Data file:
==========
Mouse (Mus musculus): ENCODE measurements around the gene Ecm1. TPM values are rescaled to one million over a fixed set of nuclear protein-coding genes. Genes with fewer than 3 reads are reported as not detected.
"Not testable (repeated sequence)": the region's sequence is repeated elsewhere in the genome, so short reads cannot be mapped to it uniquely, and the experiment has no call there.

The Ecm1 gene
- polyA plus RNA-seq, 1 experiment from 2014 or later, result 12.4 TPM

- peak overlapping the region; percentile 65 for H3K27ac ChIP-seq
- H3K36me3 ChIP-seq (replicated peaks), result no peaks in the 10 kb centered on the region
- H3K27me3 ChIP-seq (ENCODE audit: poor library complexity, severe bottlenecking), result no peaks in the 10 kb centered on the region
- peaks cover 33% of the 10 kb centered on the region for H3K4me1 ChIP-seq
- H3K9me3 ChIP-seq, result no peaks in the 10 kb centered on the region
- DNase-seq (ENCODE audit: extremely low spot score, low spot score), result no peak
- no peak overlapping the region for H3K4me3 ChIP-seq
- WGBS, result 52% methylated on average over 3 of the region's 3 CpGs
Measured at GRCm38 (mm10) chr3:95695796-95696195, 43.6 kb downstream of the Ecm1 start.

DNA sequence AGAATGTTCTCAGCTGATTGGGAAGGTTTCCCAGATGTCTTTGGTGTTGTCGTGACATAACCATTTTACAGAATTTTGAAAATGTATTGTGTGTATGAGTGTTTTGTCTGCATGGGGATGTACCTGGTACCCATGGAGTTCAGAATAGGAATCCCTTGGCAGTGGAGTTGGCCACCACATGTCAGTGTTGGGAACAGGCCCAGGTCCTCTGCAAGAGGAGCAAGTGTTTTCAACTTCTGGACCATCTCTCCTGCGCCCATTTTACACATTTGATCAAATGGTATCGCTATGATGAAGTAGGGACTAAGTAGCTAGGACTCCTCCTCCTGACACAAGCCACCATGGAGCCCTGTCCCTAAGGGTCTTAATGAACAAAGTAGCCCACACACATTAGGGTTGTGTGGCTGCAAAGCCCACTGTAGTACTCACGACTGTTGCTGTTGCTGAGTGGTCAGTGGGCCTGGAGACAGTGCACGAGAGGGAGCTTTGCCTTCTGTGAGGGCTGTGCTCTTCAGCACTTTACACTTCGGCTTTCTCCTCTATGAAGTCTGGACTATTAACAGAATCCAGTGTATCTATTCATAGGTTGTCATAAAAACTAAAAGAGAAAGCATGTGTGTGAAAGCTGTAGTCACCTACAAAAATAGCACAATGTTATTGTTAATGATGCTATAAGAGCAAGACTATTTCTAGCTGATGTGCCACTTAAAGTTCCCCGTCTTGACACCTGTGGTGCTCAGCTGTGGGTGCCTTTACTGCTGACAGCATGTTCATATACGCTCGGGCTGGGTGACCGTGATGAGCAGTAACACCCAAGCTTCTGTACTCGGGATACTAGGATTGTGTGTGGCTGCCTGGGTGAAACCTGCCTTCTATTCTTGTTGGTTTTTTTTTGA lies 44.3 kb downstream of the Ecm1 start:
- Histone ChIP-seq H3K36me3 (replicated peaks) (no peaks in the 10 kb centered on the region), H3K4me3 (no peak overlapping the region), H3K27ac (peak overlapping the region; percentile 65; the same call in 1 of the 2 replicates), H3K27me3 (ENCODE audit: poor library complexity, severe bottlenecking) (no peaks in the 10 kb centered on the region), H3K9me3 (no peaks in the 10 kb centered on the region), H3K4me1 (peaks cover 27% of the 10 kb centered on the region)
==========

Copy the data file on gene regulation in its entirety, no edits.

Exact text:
Mouse (Mus musculus): ENCODE measurements around the gene Ecm1. TPM values are rescaled to one million over a fixed set of nuclear protein-coding genes. Genes with fewer than 3 reads are reported as not detected.
"Not testable (repeated sequence)": the region's sequence is repeated elsewhere in the genome, so short reads cannot be mapped to it uniquely, and the experiment has no call there.

The Ecm1 gene
- polyA plus RNA-seq, 1 experiment from 2014 or later, result 12.4 TPM

- peak overlapping the region; percentile 65 for H3K27ac ChIP-seq
- H3K36me3 ChIP-seq (replicated peaks), result no peaks in the 10 kb centered on the region
- H3K27me3 ChIP-seq (ENCODE audit: poor library complexity, severe bottlenecking), result no peaks in the 10 kb centered on the region
- peaks cover 33% of the 10 kb centered on the region for H3K4me1 ChIP-seq
- H3K9me3 ChIP-seq, result no peaks in the 10 kb centered on the region
- DNase-seq (ENCODE audit: extremely low spot score, low spot score), result no peak
- no peak overlapping the region for H3K4me3 ChIP-seq
- WGBS, result 52% methylated on average over 3 of the region's 3 CpGs
Measured at GRCm38 (mm10) chr3:95695796-95696195, 43.6 kb downstream of the Ecm1 start.

DNA sequence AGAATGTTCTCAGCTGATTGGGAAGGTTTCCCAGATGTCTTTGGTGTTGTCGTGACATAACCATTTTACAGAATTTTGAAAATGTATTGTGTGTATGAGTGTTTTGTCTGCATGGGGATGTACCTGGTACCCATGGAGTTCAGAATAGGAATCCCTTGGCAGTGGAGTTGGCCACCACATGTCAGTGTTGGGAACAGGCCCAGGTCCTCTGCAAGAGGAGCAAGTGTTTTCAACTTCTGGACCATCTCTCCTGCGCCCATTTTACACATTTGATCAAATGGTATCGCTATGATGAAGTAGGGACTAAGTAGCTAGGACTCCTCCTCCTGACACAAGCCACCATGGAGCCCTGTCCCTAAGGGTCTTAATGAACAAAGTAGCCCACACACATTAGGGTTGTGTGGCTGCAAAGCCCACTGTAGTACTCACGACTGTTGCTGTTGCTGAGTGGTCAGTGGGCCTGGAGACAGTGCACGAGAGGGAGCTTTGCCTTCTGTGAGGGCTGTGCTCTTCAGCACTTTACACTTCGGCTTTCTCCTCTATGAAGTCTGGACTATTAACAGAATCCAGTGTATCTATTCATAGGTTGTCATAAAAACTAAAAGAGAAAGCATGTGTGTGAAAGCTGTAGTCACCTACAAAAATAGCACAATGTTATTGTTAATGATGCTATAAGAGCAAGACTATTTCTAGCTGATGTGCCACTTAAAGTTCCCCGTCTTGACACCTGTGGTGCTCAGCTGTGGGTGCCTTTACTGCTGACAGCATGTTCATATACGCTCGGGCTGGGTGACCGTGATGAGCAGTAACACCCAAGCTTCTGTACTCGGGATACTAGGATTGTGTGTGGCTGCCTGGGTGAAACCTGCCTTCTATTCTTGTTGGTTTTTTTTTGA lies 44.3 kb downstream of the Ecm1 start:
- Histone ChIP-seq H3K36me3 (replicated peaks) (no peaks in the 10 kb centered on the region), H3K4me3 (no peak overlapping the region), H3K27ac (peak overlapping the region; percentile 65; the same call in 1 of the 2 replicates), H3K27me3 (ENCODE audit: poor library complexity, severe bottlenecking) (no peaks in the 10 kb centered on the region), H3K9me3 (no peaks in the 10 kb centered on the region), H3K4me1 (peaks cover 27% of the 10 kb centered on the region)